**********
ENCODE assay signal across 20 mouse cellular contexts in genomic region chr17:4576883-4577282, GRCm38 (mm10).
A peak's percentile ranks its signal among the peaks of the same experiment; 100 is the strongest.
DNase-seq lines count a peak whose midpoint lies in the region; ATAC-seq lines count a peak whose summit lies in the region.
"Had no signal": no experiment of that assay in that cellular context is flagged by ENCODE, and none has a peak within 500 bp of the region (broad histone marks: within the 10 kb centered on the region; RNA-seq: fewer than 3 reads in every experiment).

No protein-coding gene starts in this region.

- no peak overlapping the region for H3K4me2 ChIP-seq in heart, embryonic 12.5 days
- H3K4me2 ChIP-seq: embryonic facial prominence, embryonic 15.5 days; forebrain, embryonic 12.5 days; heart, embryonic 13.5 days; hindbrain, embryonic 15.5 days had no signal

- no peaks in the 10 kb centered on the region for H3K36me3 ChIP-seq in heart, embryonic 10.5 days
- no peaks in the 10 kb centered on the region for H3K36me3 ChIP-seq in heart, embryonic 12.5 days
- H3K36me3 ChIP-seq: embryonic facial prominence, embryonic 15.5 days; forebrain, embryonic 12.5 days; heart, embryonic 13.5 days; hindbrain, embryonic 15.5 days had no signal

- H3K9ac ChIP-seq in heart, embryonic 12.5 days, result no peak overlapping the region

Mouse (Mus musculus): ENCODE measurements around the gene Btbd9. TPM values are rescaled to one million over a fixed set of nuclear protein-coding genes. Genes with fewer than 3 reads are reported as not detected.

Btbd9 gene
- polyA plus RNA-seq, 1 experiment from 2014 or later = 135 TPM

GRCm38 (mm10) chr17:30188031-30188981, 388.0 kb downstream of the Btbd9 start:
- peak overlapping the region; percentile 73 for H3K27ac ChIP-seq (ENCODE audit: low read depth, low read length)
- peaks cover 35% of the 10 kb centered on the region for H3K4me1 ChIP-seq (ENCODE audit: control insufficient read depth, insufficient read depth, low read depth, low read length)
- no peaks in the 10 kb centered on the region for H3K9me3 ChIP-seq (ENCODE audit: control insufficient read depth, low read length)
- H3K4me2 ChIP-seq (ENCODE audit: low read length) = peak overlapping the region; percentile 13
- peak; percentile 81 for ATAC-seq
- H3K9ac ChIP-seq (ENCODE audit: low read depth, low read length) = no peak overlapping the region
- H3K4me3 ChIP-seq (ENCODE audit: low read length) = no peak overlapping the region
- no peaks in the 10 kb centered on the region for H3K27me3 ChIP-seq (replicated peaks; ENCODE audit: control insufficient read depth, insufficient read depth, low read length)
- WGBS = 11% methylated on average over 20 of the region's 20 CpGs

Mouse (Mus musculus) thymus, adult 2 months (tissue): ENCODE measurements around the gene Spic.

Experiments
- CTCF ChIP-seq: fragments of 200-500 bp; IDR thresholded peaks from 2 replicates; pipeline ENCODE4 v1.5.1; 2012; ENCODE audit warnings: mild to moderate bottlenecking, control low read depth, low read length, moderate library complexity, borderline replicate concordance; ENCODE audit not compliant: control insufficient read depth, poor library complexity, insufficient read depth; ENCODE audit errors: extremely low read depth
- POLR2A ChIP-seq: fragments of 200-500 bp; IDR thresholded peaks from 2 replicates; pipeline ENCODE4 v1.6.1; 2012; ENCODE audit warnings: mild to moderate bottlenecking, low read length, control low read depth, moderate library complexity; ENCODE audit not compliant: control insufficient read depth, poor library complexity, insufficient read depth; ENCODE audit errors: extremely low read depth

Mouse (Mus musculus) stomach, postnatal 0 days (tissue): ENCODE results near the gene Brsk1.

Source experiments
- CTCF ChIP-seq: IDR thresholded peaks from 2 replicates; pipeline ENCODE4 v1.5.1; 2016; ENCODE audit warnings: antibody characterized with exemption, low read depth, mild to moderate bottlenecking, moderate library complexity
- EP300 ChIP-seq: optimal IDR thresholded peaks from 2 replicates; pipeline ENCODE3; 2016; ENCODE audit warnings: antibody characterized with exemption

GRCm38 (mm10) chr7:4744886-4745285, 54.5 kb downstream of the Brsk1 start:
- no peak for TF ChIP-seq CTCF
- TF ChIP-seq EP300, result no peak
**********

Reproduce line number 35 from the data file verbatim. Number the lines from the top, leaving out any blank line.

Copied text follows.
- TF ChIP-seq EP300, result no peak